Lane Moore on Privilege, Trauma, and What Men Really Want on Dating Apps
The How To Be Alone Memoirist on The Maris Review
This week on The Maris Review, Lane Moore joins Maris Kreizman to discuss her memoir, How to Be Alone: If You Want To, and Even If You Don’t, now available from Atria Books.
On the difficulty of writing about personal trauma:
Maris Kreizman: Your book How to Be Alone sounds like it could be a self-help book, but it is not—but it is.
Lane Moore: Right, that is how I describe it. That’s how I feel about it. … What I first sent you was very different from what I ended up with. It was my first pass.
Maris: And I want to admit that I was wrong. I was concerned that it was not uplifting enough and too dark, but that the beauty of this book: that it’s not a high-five and that everything is not fine.
Lane: Do you mean with the book or with what I had originally sent you?
Lane: The rough thing about writing it was with the very first pass I felt this pressure to prove how much I had been through. I felt like if I told people how I had been alone pretty much my entire life that I had to prove that. Also, as a woman, often with your experience you can’t just say that this is true. You have to really show it.
In the first pass, I was really bringing up trauma, whether I was ready to talk about it or not. What the book ended up being was a lot less of that and more things that were implied because there weren’t that many specifics. I reached a point in my own journey of writing it where I realized, you don’t have to list every single date and time like you’re in front of a judge.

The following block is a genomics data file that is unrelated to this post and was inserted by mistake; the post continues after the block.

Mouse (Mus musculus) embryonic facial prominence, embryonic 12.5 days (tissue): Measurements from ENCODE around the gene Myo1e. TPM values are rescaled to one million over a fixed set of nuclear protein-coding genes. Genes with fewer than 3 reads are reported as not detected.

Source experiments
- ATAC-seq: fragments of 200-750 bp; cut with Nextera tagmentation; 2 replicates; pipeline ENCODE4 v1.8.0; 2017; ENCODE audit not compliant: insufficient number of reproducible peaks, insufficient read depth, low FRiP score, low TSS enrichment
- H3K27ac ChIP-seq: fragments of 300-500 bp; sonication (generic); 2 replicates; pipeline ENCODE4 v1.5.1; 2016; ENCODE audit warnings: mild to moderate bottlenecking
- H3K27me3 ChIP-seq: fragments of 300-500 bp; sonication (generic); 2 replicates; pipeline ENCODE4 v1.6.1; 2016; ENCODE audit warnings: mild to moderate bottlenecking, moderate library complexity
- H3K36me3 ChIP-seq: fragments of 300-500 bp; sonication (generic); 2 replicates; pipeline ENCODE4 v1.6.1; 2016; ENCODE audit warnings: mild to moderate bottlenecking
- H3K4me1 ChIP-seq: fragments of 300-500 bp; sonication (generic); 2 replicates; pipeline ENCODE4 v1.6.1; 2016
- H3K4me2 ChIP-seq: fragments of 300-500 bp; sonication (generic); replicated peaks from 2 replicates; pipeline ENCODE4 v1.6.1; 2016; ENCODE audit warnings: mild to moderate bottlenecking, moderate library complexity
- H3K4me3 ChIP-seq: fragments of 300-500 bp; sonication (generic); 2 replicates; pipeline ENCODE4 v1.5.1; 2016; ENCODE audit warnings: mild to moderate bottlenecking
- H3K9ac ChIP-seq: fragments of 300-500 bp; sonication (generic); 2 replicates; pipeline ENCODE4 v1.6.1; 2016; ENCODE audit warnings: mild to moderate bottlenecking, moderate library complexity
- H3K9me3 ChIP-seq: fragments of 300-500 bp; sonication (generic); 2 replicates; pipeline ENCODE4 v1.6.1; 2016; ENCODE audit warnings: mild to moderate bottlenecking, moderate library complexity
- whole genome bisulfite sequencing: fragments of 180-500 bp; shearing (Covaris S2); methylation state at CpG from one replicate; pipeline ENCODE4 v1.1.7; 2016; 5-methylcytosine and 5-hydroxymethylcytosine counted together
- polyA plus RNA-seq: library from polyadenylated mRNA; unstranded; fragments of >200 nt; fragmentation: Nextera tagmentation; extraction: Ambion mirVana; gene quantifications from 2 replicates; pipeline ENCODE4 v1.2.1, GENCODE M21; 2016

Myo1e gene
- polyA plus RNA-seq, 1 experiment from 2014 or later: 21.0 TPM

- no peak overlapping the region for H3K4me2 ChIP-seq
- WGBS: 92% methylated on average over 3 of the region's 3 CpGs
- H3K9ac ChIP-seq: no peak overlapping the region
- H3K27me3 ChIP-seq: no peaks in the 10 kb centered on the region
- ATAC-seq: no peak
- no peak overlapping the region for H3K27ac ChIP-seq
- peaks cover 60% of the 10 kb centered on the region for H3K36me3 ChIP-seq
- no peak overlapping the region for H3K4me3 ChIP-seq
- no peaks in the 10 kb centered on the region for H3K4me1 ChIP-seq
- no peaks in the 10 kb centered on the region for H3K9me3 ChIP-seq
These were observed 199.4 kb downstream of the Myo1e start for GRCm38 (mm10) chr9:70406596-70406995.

Maris: That’s always such an important question when you’re writing about yourself: how many details are necessary? How many details will just drive you insane?
Lane: And what feels safe to say, which I realized a lot didn’t.
On the question of privilege:
Lane: What I realized between all the different iterations of the writing was … I had a conversation with a friend the other night about people in the arts who come from solid backgrounds, whether that’s really loving families, really wealthy families, or both. She was saying that those people work hard as well, whether you have that privilege. I said absolutely, but it’s just that I want to talk about the different privileges that we do and don’t have when moving through our careers and moving through our lives, and how much of a gigantic privilege of having a family that is loving, wealthy, or both really is and that we don’t talk about it.
I wanted to explore it more because the path that it took to being successful and what it takes for someone who is not running the same race. That’s what I wanted to do a lot in the book, of what people saw—that she wrote for The Onion and has this successful band—and what I came from is so far from that.
On her Tinder Live show and what men really want:
Maris: You had to make so many different choices about how you were going to portray yourself in this book, but you also do a Lane Moore character in Tinder Live.
Lane: Yes, kind of the anti-me.
Maris: It’s like two ends of the spectrum. Tell me about that.
Lane: My Tinder Live character was based on the idea that when I used dating apps … the idea for Tinder Live came from the first time I used Tinder. I noticed in my experiences on Tinder that when I was funny and had opinions and spirit, needs and wants, guys were just not that into it. They didn’t care. I had a theory that guys would like me more if I was drunk and horny and a little bit nuts. It turned out to be true.
When I would go on dating apps and talk to them like a person, maybe I would get some engagement. On Tinder Live, when I say bizarre things to men if there is the promise of sex they like the idea. “This girl is bonkers. She’s great.” It’s really great for comedy, but it says some real things about what a lot of guys want from women.
Lane Moore is an award-winning comedian, writer, actor, and musician. The New York Times called her comedy show Tinder Live “ingenious.” Her comedy and her band, It Was Romance, have been praised from Pitchfork to Vogue, and her writing has appeared from The New Yorker to The Onion. She lives in Brooklyn with her dog-child, Lights. Her memoir is called How To Be Alone.
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